The young woman was very nice, eventhough she kinda looked at me like I was an alien the whole time. She attempted to make small talk, and I ran through the depths of my brain to be able to converse with her in some capacity. I managed to tell her I’m American, from California, my husband works for Airbus, we’ve been living here for six weeks and plan to be her 2-3 years. Shockingly, those were all answers to questions she asked (at least I think that’s what she asked). She told me she’s from the south of France. Then asked what I think of Toulouse. I responded, “Trés jolie” and she smiled. I swear she asked me where I live, so I told her my street name and she looked at me really funny. As such, I have no idea what she actually asked me. I also found out she knows a little Spanish, so we exchanged a few pleasantries there. Then she showed me all the products and explained why she was using them. I think one of the most interesting parts was she wrapped my hair up in a towel like a turban. I’ve never had that at a salon before – I looked ridiculous, but I kinda loved it.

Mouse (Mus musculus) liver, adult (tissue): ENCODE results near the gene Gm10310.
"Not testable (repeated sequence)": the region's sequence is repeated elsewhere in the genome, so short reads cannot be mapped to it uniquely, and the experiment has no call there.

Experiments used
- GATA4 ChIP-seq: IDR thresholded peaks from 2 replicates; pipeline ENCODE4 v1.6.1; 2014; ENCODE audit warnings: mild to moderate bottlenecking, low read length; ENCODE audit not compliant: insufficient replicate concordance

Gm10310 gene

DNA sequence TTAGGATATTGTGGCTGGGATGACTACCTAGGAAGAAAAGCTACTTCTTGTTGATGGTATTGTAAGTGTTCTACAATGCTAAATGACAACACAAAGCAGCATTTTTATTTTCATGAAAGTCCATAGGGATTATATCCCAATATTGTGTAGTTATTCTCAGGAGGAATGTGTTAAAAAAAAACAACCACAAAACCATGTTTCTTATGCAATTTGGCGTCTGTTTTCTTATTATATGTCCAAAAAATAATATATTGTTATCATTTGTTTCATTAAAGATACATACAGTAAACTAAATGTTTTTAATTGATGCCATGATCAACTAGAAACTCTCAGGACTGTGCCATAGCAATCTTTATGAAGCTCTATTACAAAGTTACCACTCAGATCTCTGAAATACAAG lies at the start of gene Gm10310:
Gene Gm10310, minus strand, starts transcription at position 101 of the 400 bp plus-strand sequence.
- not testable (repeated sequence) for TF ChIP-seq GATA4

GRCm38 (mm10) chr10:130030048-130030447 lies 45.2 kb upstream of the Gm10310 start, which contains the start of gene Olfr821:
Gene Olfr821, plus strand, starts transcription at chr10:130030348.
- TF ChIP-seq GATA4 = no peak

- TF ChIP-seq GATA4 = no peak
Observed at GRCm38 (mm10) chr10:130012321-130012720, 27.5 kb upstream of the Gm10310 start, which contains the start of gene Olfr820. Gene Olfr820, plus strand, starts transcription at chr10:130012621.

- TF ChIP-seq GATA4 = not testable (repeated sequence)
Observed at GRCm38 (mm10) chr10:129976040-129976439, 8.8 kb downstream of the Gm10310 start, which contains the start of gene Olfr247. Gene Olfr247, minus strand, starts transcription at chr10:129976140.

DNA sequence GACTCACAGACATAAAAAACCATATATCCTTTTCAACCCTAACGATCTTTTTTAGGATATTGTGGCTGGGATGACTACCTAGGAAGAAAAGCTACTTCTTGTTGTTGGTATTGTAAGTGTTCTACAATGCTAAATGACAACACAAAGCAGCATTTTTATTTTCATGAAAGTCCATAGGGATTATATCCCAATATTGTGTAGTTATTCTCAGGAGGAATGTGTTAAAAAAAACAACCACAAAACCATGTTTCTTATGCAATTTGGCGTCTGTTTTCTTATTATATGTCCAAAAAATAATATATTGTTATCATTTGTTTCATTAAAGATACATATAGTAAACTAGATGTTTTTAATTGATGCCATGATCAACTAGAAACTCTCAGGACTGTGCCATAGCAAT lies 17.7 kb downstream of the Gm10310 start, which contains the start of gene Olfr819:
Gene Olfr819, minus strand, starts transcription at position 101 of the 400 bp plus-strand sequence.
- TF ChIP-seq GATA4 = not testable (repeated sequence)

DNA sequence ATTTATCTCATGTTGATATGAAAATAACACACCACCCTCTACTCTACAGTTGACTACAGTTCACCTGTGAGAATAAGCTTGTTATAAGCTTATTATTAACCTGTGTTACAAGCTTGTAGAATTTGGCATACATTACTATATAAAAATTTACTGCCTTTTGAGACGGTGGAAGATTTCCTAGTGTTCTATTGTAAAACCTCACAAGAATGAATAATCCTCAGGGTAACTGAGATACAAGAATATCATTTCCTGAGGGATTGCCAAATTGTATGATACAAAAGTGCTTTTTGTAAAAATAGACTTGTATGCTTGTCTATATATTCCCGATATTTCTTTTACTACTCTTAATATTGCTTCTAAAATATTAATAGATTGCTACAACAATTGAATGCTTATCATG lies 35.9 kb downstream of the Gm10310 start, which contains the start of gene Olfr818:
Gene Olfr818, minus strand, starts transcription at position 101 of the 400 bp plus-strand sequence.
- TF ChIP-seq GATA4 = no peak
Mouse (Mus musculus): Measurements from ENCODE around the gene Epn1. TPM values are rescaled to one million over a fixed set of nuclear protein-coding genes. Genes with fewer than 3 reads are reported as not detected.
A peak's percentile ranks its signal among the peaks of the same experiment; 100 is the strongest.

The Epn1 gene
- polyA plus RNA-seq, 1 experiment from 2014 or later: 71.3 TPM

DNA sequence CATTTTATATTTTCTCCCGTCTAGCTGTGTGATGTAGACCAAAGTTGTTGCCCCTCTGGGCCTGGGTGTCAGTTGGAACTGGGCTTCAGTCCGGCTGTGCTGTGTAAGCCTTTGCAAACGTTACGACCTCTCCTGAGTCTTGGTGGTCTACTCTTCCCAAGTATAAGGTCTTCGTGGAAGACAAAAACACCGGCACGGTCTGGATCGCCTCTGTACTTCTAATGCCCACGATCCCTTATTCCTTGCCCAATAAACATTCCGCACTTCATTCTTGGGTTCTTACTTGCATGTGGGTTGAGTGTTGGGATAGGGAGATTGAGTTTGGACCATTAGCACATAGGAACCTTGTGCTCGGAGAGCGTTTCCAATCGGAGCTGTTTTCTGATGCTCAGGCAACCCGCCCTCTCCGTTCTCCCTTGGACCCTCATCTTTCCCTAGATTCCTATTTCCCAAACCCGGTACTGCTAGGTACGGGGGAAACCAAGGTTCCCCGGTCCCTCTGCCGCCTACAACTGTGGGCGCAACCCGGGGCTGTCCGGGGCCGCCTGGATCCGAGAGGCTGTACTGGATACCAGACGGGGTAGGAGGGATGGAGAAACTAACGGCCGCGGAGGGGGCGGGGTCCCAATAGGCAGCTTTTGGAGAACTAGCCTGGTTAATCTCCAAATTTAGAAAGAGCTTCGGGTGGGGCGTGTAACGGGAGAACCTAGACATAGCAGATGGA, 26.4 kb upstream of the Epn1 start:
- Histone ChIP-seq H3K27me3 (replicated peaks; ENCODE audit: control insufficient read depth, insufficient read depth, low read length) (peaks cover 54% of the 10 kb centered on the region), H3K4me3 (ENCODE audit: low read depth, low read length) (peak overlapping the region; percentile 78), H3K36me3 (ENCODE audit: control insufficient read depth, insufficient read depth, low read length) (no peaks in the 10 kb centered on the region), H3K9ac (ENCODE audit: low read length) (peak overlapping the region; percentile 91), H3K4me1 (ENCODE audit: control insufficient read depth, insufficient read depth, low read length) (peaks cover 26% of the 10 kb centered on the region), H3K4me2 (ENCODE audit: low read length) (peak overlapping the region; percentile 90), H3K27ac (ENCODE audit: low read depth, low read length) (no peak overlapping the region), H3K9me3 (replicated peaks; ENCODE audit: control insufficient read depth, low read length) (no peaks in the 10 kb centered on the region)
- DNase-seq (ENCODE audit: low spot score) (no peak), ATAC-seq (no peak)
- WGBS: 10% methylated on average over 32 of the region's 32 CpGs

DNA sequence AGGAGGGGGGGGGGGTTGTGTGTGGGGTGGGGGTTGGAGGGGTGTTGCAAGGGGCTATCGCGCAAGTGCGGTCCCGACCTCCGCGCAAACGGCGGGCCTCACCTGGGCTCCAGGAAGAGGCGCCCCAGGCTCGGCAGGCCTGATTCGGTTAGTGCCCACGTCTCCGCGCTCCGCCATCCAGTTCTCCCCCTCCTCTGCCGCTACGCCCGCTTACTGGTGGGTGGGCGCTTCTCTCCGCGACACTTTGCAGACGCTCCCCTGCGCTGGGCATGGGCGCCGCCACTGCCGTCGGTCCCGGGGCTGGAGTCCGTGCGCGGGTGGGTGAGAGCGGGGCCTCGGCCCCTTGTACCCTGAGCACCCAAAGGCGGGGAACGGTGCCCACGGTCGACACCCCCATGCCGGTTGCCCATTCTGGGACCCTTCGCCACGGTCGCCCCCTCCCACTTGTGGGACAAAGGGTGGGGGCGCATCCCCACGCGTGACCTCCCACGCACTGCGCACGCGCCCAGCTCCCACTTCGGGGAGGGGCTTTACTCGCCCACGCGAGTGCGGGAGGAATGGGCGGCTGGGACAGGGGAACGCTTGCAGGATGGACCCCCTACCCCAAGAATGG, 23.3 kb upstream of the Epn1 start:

We left the area with the wash basins, and I figured we were going back to the chair for the cut, but instead I was taken to a little room where she kept motioning to the door and said, “Verre.” At least I heard “verre,” which I thought was strange because that means glass. After she repeated herself about four times she muttered “Toilette.” Then she got the recognition she was looking for from me. “Aaah.” Then we turned and she took me to another room. It’s at this point I realized I was getting a tour of the salon. First it was the bathrooms, then the barber shop area, then the lounge (they literally had a lounge with a TV…maybe if people are getting color done), and I think there was also a kitchen type area. Anyway, after all of that she took me back to my chair.